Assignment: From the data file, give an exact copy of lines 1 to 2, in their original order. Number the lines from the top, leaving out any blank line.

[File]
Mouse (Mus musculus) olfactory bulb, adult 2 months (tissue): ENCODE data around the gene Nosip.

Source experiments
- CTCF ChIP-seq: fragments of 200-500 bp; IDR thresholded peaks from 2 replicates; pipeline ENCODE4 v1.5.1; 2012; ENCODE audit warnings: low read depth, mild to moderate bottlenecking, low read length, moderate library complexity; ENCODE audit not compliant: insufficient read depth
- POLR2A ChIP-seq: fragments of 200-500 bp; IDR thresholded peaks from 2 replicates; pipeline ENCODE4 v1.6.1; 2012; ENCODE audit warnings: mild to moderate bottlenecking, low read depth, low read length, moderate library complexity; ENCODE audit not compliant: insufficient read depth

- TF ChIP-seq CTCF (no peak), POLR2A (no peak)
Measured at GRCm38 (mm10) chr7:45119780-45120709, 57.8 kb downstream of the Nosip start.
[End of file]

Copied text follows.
Mouse (Mus musculus) olfactory bulb, adult 2 months (tissue): ENCODE data around the gene Nosip.

Source experiments